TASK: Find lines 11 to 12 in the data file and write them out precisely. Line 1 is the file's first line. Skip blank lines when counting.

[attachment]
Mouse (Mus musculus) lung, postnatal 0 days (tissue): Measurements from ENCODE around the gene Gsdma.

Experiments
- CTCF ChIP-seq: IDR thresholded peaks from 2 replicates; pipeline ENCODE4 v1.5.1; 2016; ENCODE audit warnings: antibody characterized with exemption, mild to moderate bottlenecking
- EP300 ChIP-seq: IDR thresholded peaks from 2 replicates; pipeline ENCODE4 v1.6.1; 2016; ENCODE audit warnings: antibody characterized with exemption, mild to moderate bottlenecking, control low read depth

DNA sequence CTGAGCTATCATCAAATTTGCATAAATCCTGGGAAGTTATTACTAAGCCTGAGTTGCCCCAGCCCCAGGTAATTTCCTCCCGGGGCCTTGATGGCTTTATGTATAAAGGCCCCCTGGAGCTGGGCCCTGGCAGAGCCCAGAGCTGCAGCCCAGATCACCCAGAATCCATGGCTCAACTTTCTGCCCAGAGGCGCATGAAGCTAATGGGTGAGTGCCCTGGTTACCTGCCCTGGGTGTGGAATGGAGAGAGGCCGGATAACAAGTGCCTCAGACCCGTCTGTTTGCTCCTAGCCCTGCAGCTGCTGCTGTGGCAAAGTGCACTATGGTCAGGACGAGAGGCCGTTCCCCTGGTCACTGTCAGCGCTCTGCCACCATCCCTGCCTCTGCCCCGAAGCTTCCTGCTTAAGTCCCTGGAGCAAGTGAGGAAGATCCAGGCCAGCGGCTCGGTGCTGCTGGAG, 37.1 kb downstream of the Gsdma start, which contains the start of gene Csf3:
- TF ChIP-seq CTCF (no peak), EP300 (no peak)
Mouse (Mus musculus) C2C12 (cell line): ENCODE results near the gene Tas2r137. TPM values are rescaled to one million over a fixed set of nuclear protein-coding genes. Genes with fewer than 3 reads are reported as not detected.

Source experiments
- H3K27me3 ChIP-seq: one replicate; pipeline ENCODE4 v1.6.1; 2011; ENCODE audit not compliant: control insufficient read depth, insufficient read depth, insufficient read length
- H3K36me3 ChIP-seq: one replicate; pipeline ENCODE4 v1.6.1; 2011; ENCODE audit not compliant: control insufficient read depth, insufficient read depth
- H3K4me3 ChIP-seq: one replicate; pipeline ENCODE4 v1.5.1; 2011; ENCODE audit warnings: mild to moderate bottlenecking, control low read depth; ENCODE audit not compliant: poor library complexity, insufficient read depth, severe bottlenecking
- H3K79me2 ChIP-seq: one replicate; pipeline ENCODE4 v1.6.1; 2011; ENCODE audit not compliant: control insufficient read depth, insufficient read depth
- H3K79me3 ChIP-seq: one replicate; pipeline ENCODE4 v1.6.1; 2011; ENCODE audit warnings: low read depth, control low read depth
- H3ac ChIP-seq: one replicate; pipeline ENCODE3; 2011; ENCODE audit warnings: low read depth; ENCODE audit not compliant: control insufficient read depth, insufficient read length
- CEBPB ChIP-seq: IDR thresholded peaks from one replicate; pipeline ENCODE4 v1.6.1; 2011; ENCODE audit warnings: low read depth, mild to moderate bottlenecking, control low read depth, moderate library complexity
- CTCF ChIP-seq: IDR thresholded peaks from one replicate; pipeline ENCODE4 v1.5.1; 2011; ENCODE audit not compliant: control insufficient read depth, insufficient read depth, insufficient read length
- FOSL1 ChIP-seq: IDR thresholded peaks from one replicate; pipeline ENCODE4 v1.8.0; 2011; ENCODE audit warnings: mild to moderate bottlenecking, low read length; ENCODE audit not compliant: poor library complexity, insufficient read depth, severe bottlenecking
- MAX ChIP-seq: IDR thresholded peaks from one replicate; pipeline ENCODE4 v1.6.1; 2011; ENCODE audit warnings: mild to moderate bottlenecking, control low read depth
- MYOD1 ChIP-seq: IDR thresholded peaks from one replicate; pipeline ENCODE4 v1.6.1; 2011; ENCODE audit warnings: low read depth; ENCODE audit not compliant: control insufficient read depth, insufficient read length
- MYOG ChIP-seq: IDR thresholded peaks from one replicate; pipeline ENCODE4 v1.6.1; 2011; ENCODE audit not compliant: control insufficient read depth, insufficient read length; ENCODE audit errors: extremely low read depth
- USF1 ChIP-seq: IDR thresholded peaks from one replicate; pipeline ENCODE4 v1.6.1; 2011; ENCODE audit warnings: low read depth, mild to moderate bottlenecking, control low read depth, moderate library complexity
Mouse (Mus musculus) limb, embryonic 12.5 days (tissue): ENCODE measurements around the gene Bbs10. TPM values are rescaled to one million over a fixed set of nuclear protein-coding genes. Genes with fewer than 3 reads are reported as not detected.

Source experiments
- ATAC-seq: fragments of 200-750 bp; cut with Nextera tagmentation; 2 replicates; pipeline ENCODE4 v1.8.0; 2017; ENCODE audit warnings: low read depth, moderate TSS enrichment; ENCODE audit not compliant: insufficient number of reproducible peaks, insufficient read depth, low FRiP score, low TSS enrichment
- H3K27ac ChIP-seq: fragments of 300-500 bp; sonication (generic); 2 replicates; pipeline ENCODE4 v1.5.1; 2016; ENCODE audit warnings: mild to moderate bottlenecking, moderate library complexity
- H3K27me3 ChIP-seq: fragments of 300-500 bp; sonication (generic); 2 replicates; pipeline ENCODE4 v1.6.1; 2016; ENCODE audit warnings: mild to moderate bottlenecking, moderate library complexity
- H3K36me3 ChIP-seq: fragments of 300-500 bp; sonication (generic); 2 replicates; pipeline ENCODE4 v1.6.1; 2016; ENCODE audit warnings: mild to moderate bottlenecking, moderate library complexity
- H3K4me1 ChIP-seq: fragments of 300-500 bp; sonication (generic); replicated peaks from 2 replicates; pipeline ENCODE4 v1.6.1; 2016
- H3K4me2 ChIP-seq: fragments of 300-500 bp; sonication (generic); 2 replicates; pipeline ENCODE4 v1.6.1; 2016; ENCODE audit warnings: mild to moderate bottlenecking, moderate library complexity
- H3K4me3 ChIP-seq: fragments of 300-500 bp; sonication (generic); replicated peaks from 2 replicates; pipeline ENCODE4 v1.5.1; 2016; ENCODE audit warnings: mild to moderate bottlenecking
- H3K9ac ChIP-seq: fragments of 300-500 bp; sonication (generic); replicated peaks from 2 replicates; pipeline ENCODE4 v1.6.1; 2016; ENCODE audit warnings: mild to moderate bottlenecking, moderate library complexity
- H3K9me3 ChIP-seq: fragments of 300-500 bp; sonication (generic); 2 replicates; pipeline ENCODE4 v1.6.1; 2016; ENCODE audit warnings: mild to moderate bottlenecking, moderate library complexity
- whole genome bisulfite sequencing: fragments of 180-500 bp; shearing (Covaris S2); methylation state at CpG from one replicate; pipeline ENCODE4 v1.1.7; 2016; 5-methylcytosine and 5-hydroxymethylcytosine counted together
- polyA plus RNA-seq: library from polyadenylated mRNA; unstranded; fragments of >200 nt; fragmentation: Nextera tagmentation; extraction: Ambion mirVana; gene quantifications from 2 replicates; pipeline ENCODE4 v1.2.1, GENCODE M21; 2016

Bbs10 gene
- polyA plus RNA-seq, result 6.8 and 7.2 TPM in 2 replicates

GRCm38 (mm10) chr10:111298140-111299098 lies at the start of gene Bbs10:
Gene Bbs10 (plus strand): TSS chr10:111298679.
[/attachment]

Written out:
- H3K4me3 ChIP-seq: one replicate; pipeline ENCODE4 v1.5.1; 2011; ENCODE audit warnings: mild to moderate bottlenecking, control low read depth; ENCODE audit not compliant: poor library complexity, insufficient read depth, severe bottlenecking
- H3K79me2 ChIP-seq: one replicate; pipeline ENCODE4 v1.6.1; 2011; ENCODE audit not compliant: control insufficient read depth, insufficient read depth